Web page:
Nobody considered that you might be using a 2-inch thick stair tread or an inch thick hardwood stair tread.


LazMan
Premium
join:2003-03-26
canada
said by StillLearn:

said by alkizmo:

Makes two people with the exact same opinion.
I'm just surprised a 18gauge brad can penetrate 2 inches of hard wood.

Nobody considered that you might be using a 2-inch thick stair tread or a hardwood stair tread.

Hardwood shouldn't be an issue; but a 2" tread cap? That may be a problem...

How thick a material are you planning to use to build up the stairs?


alkizmo

join:2007-06-25
Pierrefonds, QC
kudos:1

2 edits
reply to alkizmo
I'm not using 2" thread caps. I'm laying new whole threads (1 1/8") over the old ones. If I want a good grip, I'm betting I'd need 2" brads.


aurgathor

join:2002-12-01
Lynnwood, WA
kudos:1
Reviews:
·Frontier Communi..

1 edit
reply to alkizmo
If there's a choice, I usually use screws.
a) much stronger holding force
b) it may sink into the wood, but unlike the nail, it won't start to come out.
--
Wacky Races 2012!

kherr
Premium
join:2000-09-04
Collinsville, IL
Reviews:
·Charter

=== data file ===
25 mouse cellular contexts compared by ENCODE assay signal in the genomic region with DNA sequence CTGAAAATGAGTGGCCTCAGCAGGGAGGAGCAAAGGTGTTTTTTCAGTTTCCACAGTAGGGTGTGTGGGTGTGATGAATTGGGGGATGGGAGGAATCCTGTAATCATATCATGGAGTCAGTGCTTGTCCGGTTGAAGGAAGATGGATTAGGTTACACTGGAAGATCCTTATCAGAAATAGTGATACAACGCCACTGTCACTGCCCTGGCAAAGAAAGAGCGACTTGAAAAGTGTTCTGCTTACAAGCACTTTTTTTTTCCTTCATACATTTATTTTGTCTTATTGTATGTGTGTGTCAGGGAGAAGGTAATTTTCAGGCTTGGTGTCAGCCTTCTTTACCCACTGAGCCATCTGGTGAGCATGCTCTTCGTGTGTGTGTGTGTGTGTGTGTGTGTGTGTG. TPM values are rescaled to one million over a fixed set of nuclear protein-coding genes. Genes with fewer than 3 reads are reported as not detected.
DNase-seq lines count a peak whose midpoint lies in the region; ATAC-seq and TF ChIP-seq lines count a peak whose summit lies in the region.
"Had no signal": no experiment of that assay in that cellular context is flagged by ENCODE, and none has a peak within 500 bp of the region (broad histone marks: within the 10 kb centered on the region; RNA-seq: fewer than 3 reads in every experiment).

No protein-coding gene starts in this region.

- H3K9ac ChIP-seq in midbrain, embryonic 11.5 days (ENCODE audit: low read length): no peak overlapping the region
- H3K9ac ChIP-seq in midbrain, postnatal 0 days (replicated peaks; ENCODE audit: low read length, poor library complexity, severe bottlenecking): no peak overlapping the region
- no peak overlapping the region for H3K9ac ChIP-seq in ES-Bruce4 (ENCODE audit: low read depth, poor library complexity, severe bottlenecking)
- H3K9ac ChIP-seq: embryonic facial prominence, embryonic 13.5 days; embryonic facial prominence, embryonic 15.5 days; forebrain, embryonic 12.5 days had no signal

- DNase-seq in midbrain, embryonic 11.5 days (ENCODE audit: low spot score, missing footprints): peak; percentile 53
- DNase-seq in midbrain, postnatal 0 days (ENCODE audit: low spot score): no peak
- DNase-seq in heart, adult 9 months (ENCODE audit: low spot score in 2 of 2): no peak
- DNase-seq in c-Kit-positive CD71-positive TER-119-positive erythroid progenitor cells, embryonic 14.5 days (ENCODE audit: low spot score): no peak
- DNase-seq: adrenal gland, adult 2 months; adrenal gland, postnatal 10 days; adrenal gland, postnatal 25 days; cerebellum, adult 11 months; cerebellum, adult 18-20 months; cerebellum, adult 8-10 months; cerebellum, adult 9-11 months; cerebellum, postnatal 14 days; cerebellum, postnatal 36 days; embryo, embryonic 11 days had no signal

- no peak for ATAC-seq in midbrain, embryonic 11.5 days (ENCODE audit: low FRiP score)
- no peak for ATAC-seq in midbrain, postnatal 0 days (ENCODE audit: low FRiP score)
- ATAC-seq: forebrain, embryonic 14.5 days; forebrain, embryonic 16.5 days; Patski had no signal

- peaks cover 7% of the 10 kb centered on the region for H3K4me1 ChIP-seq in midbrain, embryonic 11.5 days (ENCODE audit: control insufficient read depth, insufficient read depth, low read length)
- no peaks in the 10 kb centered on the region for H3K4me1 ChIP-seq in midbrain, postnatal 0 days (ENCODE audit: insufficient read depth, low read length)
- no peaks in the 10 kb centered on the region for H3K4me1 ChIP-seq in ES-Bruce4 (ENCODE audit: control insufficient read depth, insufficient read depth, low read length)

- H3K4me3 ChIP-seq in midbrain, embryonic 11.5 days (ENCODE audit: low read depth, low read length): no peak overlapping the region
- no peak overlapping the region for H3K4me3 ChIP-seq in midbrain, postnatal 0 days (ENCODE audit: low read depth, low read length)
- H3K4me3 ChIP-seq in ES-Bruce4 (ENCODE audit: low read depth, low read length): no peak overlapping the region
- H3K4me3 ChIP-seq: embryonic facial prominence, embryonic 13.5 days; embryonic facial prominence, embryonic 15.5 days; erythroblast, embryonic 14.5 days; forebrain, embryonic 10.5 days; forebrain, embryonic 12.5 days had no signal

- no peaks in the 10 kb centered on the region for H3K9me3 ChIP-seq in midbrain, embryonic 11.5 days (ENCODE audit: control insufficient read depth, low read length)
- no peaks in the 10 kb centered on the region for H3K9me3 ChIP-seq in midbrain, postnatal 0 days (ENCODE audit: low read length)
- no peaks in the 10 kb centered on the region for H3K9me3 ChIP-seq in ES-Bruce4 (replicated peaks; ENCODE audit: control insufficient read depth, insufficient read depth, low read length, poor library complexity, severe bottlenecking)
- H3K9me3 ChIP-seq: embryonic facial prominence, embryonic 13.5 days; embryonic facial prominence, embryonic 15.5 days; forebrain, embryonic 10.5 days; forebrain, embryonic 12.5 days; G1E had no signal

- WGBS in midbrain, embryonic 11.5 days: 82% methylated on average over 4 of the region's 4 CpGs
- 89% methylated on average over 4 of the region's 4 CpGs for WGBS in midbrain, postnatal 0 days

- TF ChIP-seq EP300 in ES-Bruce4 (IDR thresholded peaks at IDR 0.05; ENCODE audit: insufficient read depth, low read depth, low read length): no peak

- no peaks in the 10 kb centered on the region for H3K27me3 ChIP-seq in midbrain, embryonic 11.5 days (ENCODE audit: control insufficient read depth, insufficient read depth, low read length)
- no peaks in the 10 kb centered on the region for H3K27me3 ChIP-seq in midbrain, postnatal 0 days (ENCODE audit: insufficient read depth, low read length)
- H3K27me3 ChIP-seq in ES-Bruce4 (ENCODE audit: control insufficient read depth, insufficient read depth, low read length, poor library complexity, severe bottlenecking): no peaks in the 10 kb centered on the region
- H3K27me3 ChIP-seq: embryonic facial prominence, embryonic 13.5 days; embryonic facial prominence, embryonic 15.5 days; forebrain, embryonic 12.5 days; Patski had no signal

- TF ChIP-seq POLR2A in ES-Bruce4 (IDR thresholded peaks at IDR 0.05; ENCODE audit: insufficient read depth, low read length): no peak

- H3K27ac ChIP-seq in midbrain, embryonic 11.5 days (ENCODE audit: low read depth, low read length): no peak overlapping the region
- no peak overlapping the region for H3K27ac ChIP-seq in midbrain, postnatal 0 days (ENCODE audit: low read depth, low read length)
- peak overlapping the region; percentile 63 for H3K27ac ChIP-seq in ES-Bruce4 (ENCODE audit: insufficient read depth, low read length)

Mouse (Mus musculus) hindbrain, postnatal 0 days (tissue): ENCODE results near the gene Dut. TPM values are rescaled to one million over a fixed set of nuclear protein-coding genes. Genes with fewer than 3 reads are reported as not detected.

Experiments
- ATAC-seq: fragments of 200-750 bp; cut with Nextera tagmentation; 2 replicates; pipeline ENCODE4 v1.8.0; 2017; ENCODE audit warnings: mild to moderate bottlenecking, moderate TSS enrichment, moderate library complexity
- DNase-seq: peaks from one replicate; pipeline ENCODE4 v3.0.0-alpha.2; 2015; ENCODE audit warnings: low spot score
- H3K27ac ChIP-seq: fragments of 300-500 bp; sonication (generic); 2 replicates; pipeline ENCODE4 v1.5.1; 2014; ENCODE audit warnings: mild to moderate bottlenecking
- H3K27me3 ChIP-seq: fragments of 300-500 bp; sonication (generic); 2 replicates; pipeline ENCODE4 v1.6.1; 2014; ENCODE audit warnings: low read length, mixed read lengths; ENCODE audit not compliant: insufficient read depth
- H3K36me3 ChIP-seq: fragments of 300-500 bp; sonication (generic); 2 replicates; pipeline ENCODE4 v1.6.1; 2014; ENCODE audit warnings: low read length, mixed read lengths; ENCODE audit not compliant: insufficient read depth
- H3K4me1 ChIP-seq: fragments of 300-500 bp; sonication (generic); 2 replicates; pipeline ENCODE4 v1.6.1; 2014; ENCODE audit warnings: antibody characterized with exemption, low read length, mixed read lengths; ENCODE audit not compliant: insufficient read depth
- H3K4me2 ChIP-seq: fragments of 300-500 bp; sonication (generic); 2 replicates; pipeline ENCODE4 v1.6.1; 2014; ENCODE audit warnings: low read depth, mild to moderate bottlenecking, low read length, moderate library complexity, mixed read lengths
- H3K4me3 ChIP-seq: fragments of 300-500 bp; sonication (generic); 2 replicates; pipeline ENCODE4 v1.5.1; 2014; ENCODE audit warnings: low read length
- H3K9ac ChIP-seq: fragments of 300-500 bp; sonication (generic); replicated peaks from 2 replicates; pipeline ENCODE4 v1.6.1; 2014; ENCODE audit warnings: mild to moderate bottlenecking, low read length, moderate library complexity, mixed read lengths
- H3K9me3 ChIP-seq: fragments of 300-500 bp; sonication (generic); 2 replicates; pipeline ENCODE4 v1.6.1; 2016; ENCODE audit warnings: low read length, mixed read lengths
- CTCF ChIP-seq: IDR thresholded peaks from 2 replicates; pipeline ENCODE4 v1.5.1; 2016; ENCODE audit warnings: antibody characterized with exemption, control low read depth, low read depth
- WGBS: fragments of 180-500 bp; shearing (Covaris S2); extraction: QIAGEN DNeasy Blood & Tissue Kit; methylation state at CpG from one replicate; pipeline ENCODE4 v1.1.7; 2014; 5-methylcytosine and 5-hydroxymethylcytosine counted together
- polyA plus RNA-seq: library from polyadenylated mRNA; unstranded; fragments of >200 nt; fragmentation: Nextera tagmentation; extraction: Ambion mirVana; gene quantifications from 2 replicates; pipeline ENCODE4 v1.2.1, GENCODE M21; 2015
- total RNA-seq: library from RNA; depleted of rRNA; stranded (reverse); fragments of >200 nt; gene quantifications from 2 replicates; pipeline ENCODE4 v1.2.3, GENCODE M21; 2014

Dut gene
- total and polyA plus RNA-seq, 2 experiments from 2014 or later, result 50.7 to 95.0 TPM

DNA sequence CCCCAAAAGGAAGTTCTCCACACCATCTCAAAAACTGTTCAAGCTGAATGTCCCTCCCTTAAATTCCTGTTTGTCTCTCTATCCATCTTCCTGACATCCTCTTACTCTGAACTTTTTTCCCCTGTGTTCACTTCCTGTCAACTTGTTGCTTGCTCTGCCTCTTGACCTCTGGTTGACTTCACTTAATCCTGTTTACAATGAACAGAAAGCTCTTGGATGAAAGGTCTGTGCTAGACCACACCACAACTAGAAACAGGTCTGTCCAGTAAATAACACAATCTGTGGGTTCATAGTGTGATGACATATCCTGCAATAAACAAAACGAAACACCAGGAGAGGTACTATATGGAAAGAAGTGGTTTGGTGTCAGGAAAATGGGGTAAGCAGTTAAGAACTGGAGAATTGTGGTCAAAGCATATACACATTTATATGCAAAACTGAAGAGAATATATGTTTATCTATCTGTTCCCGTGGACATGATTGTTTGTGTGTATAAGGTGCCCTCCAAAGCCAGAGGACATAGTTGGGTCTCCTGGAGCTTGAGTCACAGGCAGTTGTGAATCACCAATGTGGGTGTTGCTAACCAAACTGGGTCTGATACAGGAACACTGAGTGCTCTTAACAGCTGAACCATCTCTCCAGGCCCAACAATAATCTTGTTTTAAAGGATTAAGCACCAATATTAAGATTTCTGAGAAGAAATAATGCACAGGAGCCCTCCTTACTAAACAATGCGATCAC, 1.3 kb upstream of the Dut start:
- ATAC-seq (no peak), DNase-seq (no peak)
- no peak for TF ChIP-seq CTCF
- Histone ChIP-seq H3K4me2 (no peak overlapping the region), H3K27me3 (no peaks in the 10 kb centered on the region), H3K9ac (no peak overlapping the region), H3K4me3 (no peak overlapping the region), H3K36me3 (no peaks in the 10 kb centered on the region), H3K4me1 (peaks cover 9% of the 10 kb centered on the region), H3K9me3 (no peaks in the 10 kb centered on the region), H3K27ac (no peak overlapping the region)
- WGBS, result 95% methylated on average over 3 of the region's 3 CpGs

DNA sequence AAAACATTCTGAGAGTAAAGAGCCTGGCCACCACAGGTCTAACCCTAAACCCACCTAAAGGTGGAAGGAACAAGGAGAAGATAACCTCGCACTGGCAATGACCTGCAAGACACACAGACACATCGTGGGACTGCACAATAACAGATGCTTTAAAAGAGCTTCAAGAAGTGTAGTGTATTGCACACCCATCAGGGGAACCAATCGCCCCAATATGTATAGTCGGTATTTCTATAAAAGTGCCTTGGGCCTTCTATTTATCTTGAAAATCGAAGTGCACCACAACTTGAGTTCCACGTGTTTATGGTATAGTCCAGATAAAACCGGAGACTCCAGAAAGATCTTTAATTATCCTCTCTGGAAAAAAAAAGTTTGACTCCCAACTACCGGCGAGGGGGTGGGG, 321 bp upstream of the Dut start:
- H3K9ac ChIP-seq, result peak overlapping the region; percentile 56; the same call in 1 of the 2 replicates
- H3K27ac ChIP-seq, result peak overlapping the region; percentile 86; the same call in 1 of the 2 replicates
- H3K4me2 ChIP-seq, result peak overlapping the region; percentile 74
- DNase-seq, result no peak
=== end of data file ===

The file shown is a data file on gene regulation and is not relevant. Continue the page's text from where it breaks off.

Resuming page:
reply to kherr
said by kherr:

Screw & glue

.... and scrape them on a bar of soap so they gliiiiiide right in .....


LazMan
Premium
join:2003-03-26
canada
reply to alkizmo
1 1/2" or 1 3/4" brads should be fine... The adhesive will hold them; the brads are just to keep them in places until the glue sets.

And my Franco friend; it's treads, not threads...

(It's ok, my francais isn't real good some days, either...


alkizmo

join:2007-06-25
Pierrefonds, QC
kudos:1
said by LazMan:

And my Franco friend; it's treads, not threads...

(It's ok, my francais isn't real good some days, either...

Oh CMON you KNOW it was an honest mistake and that I know that it is "tread"! Look at the thread title!

MaynardKrebs
Heave Steve, for the good of the country
Premium
join:2009-06-17
kudos:4
said by alkizmo:

said by LazMan:

And my Franco friend; it's treads, not threads...

(It's ok, my francais isn't real good some days, either...

Oh CMON you KNOW it was an honest mistake and that I know that it is "tread"! Look at the thread title!

I thought it was a "tread" title

Glue with brads
or
glue with screws and plugs in unstained oak to act as a contrast element (if you're feeling adventurous).